The New Traditional Model of Perceived Value.
Here is where things get tough and I will not turn one person’s head, but I have to talk about it.
Intellectual property (IP) is what makes up all the pies and cakes in your bakery. Everyone got that?
IP has a value. (Yeah, Dean, we know, we know.)
But alas, you do not know at what level.
Ever wonder why over the last ten years traditional publishing contracts have gone to all-rights for the life of the copyright?
Ever wonder why it is almost impossible now to get books back from traditional publishers once you have sold all rights?
Because IP has a value. Not just a sales value of possible income earned. An accounting value to major corporations.
There are many, many companies now that are buying IP and have no intent of ever marketing it or publishing it or making it into a movie. They simply want the IP.
Yes, your IP. (Your pie, your cake.)
I’ll bet you didn’t know that there are a ton of major companies out there with the only job, the only reason they exist, is to value IP for other companies.
Don’t believe me? Simply Google “IP Valuation” and then do some reading.
THIS PRACTICE HAS ONLY BEEN AROUND FOR A DECADE OR TWO. Yeah, about the time traditional publishers stopped putting in even decent claw-back clauses for your rights and bought everything.
They bought your entire Magic Pie and they took it out of your store and they know how to value it. They do not care if anything is ever made. They need the value for their bottom lines in the accounting.
Your pie adds value to the big corporation base.
At the moment there are four or five ways that are basic ways that these valuation companies value your IP. But a couple of the sites said there are over 25 other alternative methods.
Trust me, traditional publishing, after grabbing your IP for next to nothing, leaving your bakery with your pie, know all the tricks of making your IP far, far more valuable to their bottom line than what they actually paid.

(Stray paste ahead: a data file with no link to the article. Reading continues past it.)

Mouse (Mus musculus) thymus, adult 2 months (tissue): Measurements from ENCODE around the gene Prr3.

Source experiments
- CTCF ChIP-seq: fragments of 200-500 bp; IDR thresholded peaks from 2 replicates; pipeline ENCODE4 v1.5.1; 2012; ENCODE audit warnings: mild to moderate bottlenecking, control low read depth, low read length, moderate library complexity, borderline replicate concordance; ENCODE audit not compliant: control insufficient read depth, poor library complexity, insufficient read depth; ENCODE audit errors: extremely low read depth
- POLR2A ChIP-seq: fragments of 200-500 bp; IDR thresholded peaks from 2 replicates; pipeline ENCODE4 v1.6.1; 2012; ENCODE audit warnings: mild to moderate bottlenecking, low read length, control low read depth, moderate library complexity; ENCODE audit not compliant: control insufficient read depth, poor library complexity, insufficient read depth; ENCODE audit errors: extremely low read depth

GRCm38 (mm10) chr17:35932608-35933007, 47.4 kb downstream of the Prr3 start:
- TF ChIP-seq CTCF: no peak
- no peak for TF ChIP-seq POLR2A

There is even one method called “Relief from Royalty” that allows the valuation to be made up in case they needed to sell the movie rights, or the translation rights, or whatever. And assuming all those rights did sell in this made-up “arms-length” scenario, that would be the value of your IP.
And did you know one major thing about IP??? It is a property and thus can, under certain circumstances, be deprecated by the corporation.
So they buy your IP for $5,000 because they promised you a movie. They now own it.
They value it under one of the many ways of valuation far, far higher than what they paid and get some major valuation company to sign off on it.
Then they start depreciating it to get the tax deductions on other money coming in. Only one minor way.
Another method is the “Venture Capital Method” which is a name for what I try to get writers to understand about the value of their copyright over the 70 years past death. This method basically values the possible future cash flow OVER THE ASSETS LIFE. And there is no adjustment to any probability of success. Just a wild guess as to what it might make over its lifetime. Yup.
Your wonderful pie is nothing more than an accounting trick.
(If you want to read one good article about this on the IP Watchdog site, it is here. But do the Google search. It will blow you away.)
— Never sell all rights. Never let your pie leave your bakery for any reason or any amount of money.
— Research and learn the common indie prices for your books, both paper and electronic. (Ignore traditional publishing prices, as you have just figured out, they sort of don’t much care any more.)
— Grow a sense of self-worth that your writing has value. Then treat it as it has value.
How your readers perceive your work is everything in this new world. Start making sure they don’t think of your stuff as cheap plastic doomed for the dollar store.